Sunday, 22 March 2009
Thursday, 19 March 2009
Witch bottles are protection "charms" traditionally buried in areas of the house where negative forces can enter - doorways, hearths, etc. Witch bottles dating from the 16th and 17th centuries are sometimes still discovered concealed within old houses in England. The usual contents of these bottles includes iron nails or pins, hair and urine. Other ingredients such as small bones, thorns, pieces of wood and, in a few cases, pieces of fabric cut into the shape of a heart are sometimes found.
Today, in keeping with tradition, they could be buried or simply placed on a shelf or somewhere safe where they will attract positive energies into your home and help to dispel any negative ones.
Plenty more pottery to follow over the next week ...
Enjoy the Equinox ... have a wonderful time however you celebrate!
Tuesday, 17 March 2009
The skulls pictured directly above and below are carved from Yew collected from a local ancient tree. Millennia ago, it's said that village elders or tribal leaders were buried beneath yew trees because the trees are so long lived. The tree was asked to preserve the knowledge of the elder and keep it for the village. Village people would then visit the tree to seek guidance and advice.
I have fallen in love with the spiral pendant above - it is crafted from deer antler dating from the last Ice Age around 11,000 years ago. The colours, pattern and feel of it are simply wonderful! The natural colouration on the surface reminds me of lichen creeping across an ancient stone and speaks of age and stories untold. There are many items I love on the website but I must admit, this is one of the most special ...
The pendant below is carved from bear bone, also dating from the last Ice Age. The Bear has been held sacred by mankind since time long forgotten and there have been grottoes found containing cave bear skulls and ceremonial hearths going back to around 100,000 BC. A fascinating page packed with information can be found at the OBOD website here. Also, on my search for some credible bear info, I stumbled across a Finnish band called Ancient Bear Cult. The blurb on their website says:
You can find some samples of their music here. Well worth a listen :)
Saturday, 7 March 2009
Even more pendants for you to browse through! These ones are all beads crafted from different woods including yew, rowan and some very special Celtic bog oak (pictured above). As always, they can be purchased as necklaces or woven wristbands.
The bog oak dates from around 400 - 200 BC and was discovered during an archaeological dig in London. The wood is beautifully black and feels full of wonderful energies. On the subject of London, I had an interesting time browsing the internet earlier for tales of early London (I wanted tales around the time that the bog oak originated) to tell you and I was horrified to see that almost all the sites I came across claimed that London was founded by the Romans! Most imply that there was simply nothing there at all before the Romans came but, of course, there was human activity in the area going back into the mists of time ... anyway, I did stumble across this fascinating website which has kept me happily reading all evening. The story of Brutus is not one I've heard before ... enjoy :)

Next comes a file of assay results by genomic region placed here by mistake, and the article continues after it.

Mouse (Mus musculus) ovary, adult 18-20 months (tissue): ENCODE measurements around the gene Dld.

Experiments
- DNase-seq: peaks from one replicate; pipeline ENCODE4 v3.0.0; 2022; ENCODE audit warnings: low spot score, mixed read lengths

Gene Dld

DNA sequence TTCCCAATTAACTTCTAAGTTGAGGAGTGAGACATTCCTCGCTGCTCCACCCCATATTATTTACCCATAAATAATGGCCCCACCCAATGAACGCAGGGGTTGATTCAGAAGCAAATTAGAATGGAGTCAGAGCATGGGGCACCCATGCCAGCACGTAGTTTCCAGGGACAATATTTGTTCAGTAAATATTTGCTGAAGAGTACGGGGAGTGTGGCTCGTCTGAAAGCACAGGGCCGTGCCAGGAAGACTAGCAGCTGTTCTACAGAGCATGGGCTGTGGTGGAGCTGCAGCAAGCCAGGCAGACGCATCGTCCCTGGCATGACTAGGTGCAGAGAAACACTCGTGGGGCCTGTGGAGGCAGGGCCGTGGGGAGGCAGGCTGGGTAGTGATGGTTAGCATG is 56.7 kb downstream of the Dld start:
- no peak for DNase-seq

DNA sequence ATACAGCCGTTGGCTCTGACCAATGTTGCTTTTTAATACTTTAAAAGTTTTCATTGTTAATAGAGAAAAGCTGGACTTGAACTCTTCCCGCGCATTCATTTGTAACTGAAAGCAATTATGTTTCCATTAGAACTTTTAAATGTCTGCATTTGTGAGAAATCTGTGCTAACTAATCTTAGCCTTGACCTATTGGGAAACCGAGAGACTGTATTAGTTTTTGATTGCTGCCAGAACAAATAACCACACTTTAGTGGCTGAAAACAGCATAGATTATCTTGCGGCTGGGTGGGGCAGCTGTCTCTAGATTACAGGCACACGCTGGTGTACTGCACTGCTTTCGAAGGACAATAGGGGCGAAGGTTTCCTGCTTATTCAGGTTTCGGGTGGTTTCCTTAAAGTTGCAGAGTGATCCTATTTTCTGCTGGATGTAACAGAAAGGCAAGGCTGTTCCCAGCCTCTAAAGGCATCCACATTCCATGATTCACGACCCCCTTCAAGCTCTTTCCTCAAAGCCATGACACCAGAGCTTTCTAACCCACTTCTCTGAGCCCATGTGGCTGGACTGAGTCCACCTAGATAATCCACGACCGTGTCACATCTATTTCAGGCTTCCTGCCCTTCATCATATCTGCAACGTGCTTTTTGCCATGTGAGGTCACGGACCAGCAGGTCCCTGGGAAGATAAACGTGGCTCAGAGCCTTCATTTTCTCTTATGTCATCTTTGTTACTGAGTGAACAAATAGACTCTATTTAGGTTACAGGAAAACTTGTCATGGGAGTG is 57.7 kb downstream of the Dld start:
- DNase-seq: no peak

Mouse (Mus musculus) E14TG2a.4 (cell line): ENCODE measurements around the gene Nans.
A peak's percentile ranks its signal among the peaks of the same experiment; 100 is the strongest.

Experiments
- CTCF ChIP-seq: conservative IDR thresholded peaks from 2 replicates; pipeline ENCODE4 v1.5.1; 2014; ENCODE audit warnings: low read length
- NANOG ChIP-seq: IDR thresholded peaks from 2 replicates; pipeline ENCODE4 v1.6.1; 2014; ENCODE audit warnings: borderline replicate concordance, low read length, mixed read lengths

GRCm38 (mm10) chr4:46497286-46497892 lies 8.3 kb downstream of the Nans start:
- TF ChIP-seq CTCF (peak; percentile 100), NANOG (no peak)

Wednesday, 4 March 2009
These beautiful beads are carved from Hare bone. The Hare can be found in folklore and mythology throughout history and from tales around the world. With strong associations with Eostre, fertility and the moon, the Hare is an important symbol of Paganism and especially fitting for this time of year. You can find further information at this lovely site which ends with this poem by Walter de la Mare:
In the black furror of a field
I saw an old witch-hare this night;
And she cocked a lissome ear,
And she eyed the moon so bright,
And she nibbled of the green;
And I whispered "Whsst! witch-hare,"
Away like a ghostie o’er the fieldShe fled,
and left the moonlight there.
The unusual pendant pictured above is crafted from mistletoe which grew upon a local Oak tree and was blown down by strong winds. The pendant is carved with the Elder Futhark runes, divided into the traditional three aetts. Mistletoe has long been held sacred by the Druids but especially so when it has grown upon the Oak.
Information can be found at Wikipedia regarding Pliny the Elder, writing in the first century AD and describing a religious ceremony in Gaul in which white-clad druids climbed a sacred oak, cut down the mistletoe growing on it, sacrificed two white bulls and used the mistletoe to cure infertility:
The druids - that is what they call their magicians - hold nothing more sacred than the mistletoe and a tree on which it is growing, provided it is Valonia Oak.... Mistletoe is rare and when found it is gathered with great ceremony, and particularly on the sixth day of the moon....Hailing the moon in a native word that means ‘healing all things,’ they prepare a ritual sacrifice and banquet beneath a tree and bring up two white bulls, whose horns are bound for the first time on this occasion. A priest arrayed in white vestments climbs the tree and, with a golden sickle, cuts down the mistletoe, which is caught in a white cloak. Then finally they kill the victims, praying to a god to render his gift propitious to those on whom he has bestowed it. They believe that mistletoe given in drink will impart fertility to any animal that is barren and that it is an antidote to all poisons.